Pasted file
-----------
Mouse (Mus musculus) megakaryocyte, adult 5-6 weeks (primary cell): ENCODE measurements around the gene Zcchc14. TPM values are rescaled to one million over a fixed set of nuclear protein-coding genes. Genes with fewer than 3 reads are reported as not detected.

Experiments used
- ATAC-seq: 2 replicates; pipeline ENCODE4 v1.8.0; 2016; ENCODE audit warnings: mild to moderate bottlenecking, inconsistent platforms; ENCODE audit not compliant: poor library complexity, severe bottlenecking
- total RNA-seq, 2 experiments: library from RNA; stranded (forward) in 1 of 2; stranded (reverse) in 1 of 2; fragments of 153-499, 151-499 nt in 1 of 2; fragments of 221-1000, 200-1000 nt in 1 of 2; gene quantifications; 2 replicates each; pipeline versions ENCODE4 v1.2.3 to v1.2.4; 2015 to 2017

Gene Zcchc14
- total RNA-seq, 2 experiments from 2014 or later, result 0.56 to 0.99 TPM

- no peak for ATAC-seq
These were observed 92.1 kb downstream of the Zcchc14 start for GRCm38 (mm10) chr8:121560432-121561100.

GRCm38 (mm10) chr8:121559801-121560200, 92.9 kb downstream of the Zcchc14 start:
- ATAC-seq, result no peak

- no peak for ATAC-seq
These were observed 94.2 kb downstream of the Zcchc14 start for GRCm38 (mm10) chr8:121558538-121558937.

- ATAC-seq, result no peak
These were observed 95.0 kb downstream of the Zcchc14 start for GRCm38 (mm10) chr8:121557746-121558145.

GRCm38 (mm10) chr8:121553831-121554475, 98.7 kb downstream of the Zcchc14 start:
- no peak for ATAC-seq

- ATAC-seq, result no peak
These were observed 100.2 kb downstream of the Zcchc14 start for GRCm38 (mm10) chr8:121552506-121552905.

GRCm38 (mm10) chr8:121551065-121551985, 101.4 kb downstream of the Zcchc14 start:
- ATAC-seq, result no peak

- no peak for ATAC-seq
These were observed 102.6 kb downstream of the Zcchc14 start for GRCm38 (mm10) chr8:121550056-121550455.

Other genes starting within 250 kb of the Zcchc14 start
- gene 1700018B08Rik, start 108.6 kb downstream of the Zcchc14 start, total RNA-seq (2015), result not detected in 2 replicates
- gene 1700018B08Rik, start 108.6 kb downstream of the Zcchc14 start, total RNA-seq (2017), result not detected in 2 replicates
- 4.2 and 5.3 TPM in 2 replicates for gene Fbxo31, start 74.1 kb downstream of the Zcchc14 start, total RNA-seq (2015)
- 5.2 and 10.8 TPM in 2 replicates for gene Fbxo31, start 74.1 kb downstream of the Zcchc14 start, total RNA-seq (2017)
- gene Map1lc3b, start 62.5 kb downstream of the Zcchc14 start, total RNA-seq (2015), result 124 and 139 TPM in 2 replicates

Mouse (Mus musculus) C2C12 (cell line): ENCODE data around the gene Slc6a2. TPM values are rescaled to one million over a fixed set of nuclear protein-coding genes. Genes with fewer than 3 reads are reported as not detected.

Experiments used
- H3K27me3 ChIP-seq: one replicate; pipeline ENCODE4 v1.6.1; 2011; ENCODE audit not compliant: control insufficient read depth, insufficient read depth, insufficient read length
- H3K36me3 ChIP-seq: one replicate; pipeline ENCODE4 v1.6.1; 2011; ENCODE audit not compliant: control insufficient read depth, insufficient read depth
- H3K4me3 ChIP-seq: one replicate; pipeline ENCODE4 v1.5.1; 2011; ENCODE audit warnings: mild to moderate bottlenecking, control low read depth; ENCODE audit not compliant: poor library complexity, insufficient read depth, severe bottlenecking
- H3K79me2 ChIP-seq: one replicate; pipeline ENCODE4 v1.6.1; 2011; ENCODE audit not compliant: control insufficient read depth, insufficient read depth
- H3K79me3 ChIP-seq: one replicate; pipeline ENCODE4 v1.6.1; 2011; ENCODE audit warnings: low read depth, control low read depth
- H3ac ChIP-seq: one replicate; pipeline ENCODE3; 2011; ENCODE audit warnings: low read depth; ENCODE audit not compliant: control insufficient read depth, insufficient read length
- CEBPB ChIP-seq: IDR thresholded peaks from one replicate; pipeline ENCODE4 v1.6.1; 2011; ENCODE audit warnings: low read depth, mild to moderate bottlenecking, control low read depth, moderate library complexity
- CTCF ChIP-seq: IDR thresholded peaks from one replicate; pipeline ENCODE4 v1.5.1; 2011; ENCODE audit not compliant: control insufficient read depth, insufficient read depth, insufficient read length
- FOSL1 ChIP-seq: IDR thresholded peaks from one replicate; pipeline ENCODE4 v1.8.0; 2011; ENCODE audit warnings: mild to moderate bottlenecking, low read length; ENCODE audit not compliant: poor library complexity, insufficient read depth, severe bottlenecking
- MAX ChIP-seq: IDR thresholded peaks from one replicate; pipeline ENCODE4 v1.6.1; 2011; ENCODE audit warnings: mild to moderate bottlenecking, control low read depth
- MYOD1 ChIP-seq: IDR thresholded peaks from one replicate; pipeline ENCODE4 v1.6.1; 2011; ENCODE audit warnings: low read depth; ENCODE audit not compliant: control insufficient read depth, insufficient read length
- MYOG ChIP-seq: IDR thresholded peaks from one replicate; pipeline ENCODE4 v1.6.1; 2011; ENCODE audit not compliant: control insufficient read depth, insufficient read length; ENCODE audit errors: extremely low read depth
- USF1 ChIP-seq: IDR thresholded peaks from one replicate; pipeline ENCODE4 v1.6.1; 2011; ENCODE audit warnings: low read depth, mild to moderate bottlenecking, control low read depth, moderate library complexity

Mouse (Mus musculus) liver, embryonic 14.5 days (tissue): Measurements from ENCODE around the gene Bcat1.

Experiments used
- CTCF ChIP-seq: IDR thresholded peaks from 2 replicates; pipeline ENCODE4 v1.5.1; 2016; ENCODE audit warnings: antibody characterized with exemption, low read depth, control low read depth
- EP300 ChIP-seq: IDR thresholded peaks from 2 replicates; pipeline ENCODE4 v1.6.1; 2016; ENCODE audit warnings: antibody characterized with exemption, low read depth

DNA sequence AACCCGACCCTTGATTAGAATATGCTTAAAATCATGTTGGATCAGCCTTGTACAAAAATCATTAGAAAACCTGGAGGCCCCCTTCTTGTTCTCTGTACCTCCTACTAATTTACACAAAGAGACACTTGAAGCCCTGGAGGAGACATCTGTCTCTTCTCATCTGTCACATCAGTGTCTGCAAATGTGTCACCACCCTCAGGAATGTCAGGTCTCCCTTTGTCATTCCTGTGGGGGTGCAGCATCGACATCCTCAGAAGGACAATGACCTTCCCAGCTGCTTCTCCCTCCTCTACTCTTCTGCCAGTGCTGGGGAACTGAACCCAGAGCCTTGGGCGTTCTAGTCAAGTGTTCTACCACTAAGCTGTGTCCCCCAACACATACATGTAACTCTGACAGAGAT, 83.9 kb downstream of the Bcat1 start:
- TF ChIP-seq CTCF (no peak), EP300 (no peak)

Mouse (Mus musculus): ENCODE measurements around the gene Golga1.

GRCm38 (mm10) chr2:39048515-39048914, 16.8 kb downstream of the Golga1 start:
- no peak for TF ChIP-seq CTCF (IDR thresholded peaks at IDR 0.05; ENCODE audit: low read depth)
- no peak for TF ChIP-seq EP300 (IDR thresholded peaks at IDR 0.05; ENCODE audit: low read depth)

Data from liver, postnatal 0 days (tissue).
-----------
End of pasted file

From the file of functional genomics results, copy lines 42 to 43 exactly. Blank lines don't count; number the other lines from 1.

- MYOG ChIP-seq: IDR thresholded peaks from one replicate; pipeline ENCODE4 v1.6.1; 2011; ENCODE audit not compliant: control insufficient read depth, insufficient read length; ENCODE audit errors: extremely low read depth
- USF1 ChIP-seq: IDR thresholded peaks from one replicate; pipeline ENCODE4 v1.6.1; 2011; ENCODE audit warnings: low read depth, mild to moderate bottlenecking, control low read depth, moderate library complexity